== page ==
The Private Man

Attraction and dating information for the post-divorce crowd

Living Like Tom

Some months ago, Thomas V. Munson become aware of the Manosphere through my humble blog. His comments on several blogs instantly became legendary. He has the wisdom of 100 men.

Munson was recently diagnosed with liver cancer.

At his request, I have created this page so he (and anyone) can post comments with his thoughts and wisdom as the deals with his illness. Consider this the Manosphere version of Tuesdays With Morrie but I am not so young and Munson ain’t that old. Besides, Munson lives in Idaho and I live in Florida. I am not going to Idaho in winter on my motorcycle.

I have not acquiesced completely to Munson’s request. He requested that I name this page, “Dying Like Tom”. Nice try, Munson. You’ll be living until you shuffle off that mortal coil.

So please, bookmark and/or subscribe to this page to get your dose of Munson.

Carry on with your bad selves.

233 thoughts on “Living Like Tom

  1. Ok. Let me explain. I was thinking on Day 2 following my diagnosis that I lived like Tom, I’ll die like Tom.First up was the rectal exam where I told the doc “5 seconds is work, 10 seonds is a date, and after that I epxect a ring on my finger.” Yesterday, on top of everything else, I had a shattered tooth; had to spend the afternoon with an oral surgeon getting that bitch fixed. I told him to weigh because I suspected the crematorium was going to overcharge my wife for having to burn a full set of teeth-which I dont’ have. Now, privateman is a sentimental sort and didn’t lie Dying Like Tom. but living liek Tom-God, it sounds like that station(s) that ahve all sorts of useless shit, bitch ass women, someone who tells salon owners what to do(fuck-cut hair you whores!). It sounds liek an interior decorator’s site-and I ain’t no interior decorator. If this site’s goign to ahve th eballs we need it need to be Dying Like Tom. Men of the Manosphere-hepl me.Tell PM to change it. Be honest men-if you saw a blog titled Living Like tom or Dying Like Tom-whihc one would amke you go WTFFFFF!!!!!!! What crazy bastard would put that up? I gotta’ go check it out. Fight for me men- this is a rel test, not a shit teat. Are we unsentimental manly men who say fuck it -let the women get gooshywe want the unvarnished Munson!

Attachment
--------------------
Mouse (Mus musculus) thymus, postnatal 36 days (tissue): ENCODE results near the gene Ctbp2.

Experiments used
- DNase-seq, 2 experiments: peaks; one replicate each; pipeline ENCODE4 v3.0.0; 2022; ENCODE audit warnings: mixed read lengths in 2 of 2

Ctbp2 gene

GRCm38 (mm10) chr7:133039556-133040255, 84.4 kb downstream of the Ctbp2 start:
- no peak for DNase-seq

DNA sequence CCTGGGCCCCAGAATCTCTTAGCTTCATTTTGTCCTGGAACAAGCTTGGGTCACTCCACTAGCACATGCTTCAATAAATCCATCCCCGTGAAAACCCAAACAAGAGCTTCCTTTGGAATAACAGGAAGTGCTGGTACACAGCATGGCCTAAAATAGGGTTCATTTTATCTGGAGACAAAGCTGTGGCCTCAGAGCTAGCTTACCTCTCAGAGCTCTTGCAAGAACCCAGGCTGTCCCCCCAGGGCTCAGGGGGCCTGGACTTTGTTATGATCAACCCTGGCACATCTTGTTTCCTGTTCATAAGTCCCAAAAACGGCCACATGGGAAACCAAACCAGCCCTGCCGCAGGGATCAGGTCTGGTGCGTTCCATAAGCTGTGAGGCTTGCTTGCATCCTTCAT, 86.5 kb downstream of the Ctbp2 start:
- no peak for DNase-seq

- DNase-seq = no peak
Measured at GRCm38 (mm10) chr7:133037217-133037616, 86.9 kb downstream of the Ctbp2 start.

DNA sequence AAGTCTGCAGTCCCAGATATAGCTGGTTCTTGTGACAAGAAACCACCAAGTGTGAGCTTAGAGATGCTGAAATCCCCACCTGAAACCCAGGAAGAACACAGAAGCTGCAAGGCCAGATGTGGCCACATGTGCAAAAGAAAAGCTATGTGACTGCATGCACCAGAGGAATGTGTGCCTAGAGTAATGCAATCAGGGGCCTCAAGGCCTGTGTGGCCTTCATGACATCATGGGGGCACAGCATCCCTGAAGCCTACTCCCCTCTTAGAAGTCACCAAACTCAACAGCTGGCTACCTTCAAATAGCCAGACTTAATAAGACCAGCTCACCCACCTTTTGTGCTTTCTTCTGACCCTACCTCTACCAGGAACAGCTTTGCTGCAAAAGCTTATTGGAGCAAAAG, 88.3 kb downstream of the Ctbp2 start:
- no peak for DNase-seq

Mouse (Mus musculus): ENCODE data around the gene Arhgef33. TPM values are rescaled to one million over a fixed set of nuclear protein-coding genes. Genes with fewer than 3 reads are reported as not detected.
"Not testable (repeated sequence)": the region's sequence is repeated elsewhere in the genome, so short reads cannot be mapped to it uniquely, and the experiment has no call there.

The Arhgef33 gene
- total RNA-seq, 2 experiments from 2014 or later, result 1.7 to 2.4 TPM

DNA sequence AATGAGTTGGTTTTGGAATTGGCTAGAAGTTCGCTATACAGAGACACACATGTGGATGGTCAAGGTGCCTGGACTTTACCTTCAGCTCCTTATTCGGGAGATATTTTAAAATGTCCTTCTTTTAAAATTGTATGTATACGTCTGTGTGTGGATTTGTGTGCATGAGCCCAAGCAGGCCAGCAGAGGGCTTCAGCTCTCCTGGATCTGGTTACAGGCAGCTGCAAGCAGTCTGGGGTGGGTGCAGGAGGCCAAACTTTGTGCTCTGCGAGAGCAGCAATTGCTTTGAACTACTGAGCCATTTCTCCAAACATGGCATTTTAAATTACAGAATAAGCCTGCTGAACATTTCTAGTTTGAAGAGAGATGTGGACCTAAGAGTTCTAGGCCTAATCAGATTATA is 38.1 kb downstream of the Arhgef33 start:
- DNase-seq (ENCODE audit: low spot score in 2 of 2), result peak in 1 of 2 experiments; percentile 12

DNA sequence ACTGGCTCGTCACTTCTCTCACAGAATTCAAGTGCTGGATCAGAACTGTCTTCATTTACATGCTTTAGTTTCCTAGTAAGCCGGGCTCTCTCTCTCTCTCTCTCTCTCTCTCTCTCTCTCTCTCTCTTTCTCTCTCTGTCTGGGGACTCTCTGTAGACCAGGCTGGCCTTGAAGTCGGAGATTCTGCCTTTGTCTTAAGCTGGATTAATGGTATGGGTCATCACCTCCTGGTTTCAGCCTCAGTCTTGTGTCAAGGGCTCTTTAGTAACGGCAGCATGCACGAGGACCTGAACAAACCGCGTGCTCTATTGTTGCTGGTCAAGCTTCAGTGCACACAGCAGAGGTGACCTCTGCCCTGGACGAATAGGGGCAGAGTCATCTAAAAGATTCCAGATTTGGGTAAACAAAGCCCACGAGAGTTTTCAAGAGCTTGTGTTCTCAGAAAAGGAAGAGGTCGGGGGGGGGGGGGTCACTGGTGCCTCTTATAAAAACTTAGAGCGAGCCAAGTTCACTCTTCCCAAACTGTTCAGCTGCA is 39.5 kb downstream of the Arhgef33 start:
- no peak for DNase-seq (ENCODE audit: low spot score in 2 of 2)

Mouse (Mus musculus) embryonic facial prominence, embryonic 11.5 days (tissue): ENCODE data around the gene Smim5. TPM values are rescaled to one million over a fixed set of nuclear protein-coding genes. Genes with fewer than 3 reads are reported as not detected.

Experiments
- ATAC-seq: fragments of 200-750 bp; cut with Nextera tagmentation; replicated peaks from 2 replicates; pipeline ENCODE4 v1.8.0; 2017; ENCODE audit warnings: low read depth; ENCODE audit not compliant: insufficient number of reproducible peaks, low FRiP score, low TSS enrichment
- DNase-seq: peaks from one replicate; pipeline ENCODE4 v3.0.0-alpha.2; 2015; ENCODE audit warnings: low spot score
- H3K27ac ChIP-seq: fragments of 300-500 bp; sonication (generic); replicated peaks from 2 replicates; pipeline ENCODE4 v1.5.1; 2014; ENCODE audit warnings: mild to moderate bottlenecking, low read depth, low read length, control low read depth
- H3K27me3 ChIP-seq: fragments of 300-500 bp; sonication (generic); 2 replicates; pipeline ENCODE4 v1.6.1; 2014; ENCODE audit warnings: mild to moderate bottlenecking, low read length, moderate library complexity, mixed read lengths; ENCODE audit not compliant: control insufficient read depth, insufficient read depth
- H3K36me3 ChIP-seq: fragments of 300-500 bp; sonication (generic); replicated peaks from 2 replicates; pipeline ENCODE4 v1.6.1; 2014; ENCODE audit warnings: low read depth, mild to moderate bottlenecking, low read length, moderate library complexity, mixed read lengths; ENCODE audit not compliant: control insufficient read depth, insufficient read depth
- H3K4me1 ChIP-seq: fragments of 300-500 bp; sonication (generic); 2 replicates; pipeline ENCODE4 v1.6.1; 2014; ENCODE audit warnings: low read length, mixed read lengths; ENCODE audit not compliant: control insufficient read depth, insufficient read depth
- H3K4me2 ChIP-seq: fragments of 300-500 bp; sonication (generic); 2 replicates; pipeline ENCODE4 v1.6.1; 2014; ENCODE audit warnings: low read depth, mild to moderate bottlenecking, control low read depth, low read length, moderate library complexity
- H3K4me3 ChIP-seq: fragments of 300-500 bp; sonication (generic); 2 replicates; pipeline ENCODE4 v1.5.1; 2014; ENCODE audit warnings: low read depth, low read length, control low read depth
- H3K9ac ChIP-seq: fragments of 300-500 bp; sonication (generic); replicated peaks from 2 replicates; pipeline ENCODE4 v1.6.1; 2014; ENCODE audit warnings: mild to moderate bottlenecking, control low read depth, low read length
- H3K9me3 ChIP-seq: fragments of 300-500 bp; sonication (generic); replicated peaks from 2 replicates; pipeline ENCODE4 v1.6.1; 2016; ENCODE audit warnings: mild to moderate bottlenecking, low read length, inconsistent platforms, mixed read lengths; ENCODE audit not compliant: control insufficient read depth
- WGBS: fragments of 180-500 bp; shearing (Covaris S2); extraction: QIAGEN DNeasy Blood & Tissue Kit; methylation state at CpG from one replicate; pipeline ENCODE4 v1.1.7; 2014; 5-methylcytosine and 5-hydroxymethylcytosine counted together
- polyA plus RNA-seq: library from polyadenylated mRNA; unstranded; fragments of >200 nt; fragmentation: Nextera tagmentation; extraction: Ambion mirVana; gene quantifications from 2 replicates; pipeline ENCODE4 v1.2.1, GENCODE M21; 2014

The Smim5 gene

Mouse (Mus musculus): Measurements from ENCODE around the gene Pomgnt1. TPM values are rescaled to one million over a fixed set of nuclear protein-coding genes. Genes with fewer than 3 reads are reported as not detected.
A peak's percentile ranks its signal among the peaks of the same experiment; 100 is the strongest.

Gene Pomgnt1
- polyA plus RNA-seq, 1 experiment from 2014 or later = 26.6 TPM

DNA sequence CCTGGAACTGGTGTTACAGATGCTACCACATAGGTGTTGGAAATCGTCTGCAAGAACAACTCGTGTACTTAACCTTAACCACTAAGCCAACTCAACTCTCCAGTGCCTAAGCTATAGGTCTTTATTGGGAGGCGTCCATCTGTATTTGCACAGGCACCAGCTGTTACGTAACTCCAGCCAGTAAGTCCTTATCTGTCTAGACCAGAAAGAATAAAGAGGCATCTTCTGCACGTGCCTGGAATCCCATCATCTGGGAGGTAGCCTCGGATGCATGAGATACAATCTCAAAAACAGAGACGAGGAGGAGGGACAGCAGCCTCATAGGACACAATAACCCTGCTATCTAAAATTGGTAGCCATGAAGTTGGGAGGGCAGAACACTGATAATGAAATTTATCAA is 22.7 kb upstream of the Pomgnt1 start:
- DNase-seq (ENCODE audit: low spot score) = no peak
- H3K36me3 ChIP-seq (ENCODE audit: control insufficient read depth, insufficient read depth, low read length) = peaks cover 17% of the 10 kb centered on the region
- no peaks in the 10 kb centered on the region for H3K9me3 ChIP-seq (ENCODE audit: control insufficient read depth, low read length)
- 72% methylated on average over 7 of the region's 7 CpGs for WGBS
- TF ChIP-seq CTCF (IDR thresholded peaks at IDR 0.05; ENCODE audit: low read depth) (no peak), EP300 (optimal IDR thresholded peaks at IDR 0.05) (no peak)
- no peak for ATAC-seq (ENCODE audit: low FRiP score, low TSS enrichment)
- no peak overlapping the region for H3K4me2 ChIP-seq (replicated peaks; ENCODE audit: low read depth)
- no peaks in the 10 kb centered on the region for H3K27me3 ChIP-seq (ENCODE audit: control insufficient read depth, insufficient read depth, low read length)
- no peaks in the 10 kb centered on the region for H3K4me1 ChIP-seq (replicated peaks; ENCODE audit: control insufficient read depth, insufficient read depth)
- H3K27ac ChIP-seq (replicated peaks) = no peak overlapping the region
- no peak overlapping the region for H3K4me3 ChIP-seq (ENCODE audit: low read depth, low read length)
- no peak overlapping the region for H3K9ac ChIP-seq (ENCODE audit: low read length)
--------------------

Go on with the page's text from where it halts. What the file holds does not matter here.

BTW culturally: the first version of “Both Sides Now” I ever heard was on KPPK, the first FM station in LA (1968). In his version, he sings “something’s lost, and something’s gained, i dying every day.” Join changed it; label probably made her. Point is LIVING EVERY DAY AND DYING EVERY DAY ARE TH ESAME FUCKING THING! You don’t accumulate years (ref Steely Dan “Reeling in the Years”) you consume them. Call it living, but you can just as soon say I died a day today. Don’t let PM take this away. He means well, which will make hi th emos timplacable adversary. But this must change.